After driving out of Yuma (my built in GPS has not started working yet in Arizona so I have no idea which direction we were going. Plus I give not a shit). Les, leader of the pack, pulled off the hiway and stopped. Everyone got out of their 4-wheel drives. I felt like I was on a cliff, the ground was so far, far away. Hubs finally just grabbed me and set me down. Hard. While Mary Jane patiently waited to spring forth after the clod-me. I looked at the flat, bland surroundings and thought we’d hike a half mile, turn around and drive back to civilization. Everyone smiled at each other, drank a couple sips of water-AND CLIMBED BACK INTO THEIR VEHICLES. We weren’t even close to anywhere yet. Just kill me now. I tripped up the nine endless feet into the back seat and boinked my head on the soft top.
|Unknown species to this gal. Pretty…|
Our destination was Kofa National Wildlife Refuge. Established in 1939 to protect Desert Bighorn Sheep, it’s part of the Yuma and Sonoran Deserts and includes 1.5 million acres. And yes we covered them all. Kidding, but we did go about 15 miles in on what might be loosely called a road. It did have a gravel base, but pretty big rocks were everywhere. And our jeep rode over everyone of those puppies. I kept track. But Les, our fearless leader did take the road seriously. And pretty slow.
|Typical road. Shaking my temporary crowns right out of my mouth!|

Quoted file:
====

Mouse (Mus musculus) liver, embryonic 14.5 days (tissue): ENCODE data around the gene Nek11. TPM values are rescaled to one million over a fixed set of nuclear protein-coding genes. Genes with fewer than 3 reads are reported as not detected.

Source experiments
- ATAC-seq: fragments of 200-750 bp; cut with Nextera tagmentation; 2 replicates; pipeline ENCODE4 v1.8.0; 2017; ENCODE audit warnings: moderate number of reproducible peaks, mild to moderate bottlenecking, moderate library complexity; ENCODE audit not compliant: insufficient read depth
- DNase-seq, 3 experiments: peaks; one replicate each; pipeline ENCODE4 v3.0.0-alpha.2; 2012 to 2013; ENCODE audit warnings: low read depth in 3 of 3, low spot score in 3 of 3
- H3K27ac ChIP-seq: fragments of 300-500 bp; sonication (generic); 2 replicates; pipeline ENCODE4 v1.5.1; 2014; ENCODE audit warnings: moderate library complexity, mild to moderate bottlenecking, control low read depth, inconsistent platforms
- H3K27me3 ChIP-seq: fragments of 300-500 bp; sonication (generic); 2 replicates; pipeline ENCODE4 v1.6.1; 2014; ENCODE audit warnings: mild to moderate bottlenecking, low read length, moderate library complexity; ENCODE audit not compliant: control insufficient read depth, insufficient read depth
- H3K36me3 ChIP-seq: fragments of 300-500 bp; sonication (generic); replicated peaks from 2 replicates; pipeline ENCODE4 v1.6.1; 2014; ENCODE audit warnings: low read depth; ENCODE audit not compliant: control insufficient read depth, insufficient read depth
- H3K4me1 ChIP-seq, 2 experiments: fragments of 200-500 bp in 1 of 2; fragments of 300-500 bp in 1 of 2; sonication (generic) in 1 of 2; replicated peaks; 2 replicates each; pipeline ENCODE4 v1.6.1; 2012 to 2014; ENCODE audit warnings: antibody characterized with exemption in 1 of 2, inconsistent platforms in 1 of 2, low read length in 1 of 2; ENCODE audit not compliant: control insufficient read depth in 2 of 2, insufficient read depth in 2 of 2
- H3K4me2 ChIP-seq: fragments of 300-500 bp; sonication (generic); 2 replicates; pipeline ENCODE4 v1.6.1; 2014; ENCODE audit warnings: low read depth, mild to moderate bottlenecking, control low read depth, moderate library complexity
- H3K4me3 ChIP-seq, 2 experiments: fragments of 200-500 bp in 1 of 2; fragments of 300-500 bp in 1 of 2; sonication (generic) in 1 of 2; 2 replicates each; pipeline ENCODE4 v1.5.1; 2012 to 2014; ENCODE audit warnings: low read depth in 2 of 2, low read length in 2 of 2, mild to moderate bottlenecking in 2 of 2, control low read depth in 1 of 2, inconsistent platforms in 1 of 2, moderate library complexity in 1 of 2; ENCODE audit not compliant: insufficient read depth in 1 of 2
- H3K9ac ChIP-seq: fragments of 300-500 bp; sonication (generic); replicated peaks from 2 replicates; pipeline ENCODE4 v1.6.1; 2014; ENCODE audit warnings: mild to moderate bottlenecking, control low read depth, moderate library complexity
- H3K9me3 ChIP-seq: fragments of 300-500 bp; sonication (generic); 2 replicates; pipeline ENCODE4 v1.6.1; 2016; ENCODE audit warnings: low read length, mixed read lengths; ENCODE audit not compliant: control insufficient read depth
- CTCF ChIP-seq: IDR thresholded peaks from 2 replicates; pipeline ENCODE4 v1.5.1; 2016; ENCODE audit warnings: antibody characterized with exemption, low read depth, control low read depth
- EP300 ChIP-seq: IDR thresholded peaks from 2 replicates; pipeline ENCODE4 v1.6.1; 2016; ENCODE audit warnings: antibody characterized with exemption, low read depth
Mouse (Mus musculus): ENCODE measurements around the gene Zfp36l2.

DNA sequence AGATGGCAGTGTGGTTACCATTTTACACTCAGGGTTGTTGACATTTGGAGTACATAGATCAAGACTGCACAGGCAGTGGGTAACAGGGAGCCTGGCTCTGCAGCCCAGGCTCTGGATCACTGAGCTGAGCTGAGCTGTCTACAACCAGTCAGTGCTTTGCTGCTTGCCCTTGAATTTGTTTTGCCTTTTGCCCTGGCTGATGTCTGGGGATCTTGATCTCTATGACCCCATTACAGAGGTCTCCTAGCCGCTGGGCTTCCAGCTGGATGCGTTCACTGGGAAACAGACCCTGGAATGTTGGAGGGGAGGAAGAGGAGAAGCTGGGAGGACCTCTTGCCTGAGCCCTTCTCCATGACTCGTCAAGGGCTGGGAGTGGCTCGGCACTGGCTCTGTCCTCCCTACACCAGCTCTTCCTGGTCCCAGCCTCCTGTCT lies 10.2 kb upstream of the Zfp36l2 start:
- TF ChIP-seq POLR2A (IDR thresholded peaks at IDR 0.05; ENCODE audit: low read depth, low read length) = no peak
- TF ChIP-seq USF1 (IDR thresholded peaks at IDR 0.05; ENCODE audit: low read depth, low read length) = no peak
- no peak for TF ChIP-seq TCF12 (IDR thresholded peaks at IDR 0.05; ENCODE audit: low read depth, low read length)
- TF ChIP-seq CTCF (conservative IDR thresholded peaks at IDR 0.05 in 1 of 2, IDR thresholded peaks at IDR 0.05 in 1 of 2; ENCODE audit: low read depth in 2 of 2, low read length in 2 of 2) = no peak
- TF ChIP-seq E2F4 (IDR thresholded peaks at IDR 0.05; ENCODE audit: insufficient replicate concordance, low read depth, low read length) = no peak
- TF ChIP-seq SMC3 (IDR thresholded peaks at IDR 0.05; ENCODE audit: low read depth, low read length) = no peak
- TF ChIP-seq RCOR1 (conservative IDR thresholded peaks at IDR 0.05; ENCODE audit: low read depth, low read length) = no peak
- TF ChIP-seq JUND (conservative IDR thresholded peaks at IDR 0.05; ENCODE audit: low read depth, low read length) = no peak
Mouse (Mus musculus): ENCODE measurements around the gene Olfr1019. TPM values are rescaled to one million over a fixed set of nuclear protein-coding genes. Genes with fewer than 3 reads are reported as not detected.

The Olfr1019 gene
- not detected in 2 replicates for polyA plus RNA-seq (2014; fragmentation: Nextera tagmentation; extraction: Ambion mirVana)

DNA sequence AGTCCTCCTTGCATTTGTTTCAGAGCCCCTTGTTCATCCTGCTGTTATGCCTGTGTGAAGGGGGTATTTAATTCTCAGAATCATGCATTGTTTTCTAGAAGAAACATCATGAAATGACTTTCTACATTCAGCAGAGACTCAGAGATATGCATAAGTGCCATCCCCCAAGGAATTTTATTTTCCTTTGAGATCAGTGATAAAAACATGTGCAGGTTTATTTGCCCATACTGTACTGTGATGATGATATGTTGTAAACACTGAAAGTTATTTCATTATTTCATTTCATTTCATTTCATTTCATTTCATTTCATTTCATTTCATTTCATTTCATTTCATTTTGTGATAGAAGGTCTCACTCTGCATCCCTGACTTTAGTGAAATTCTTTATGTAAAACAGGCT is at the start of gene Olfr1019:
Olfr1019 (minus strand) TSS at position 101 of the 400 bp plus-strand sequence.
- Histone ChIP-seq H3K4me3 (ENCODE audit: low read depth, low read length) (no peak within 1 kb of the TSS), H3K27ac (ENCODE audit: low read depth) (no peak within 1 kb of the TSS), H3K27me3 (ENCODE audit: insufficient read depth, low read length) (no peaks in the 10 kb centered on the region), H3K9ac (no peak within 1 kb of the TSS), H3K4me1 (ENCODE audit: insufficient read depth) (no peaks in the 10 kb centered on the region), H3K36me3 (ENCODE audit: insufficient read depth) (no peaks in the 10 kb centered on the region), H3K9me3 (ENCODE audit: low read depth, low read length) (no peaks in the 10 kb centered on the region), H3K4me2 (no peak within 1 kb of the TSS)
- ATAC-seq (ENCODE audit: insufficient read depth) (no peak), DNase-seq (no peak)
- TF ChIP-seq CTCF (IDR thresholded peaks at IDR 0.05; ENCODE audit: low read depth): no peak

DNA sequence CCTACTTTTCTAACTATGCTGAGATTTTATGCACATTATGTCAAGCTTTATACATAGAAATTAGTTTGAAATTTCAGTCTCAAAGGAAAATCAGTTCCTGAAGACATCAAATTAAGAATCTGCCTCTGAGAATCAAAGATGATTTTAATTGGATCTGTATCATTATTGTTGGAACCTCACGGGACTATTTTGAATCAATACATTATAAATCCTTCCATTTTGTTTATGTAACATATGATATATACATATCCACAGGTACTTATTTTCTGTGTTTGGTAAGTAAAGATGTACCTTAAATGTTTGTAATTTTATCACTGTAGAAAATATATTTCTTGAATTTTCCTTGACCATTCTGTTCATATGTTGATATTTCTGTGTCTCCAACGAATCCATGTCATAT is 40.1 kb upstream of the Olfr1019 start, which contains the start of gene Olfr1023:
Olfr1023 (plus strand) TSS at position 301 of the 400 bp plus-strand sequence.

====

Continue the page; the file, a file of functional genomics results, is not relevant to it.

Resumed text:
The first stop ended up being the only one I regretted for the day (besides getting in and out of the dang jeep a half dozen times). It’s called Copper Cup Mine, and you could see all the way through it. I should have just enjoyed the view and not attempted going through. In my defense, I was either the youngest person there or close to it. Couldn’t be embarrassed and choose not to participate. Pride, it’s ugly at times. First off, there were steep little peaks and valleys loaded with slippery rocks just getting to the mine. Sandals were not the right footwear. I slipped and slid to the entrance. Les handed me a flashlight and said he was going first to make sure we didn’t find a napping rattle snake. It was dark, and the floor was full of uneven stones. My balance is wobbly at best, and I found myself grasping for the walls to keep my balance. I didn’t fall, but didn’t come out unscathed either. Lots of little cuts on my hands and wrists.
|Les and Brian halfway through Copper Cup Mine. Sharp, jutting sides…|
I never knew there are so many mountains around Yuma, when the whole area is virtually surrounded by mountains. It’s quite breathtaking. Throughout our day at Kofa, a constant was this one mountain called Thumb Butte. It remained in our view most of the day on one side of us or another. Les mentioned it several times and I’d have to search until I spotted it again.
|Large brown rock like mountains against the cloudy sky…|
The variety of cactus was simply amazing. While some species seemed to share real estate, several seemed to claim some acres to themselves. And in that little snippet of desert it would be about the only kind we would see for a spell. Giant Saguaros with limbs and appendages reaching skyward. I believe they don’t start those little growth spurts until they hit puberty which is like 70 in human years.
|Limbs a-plenty on this giant Saguaro…|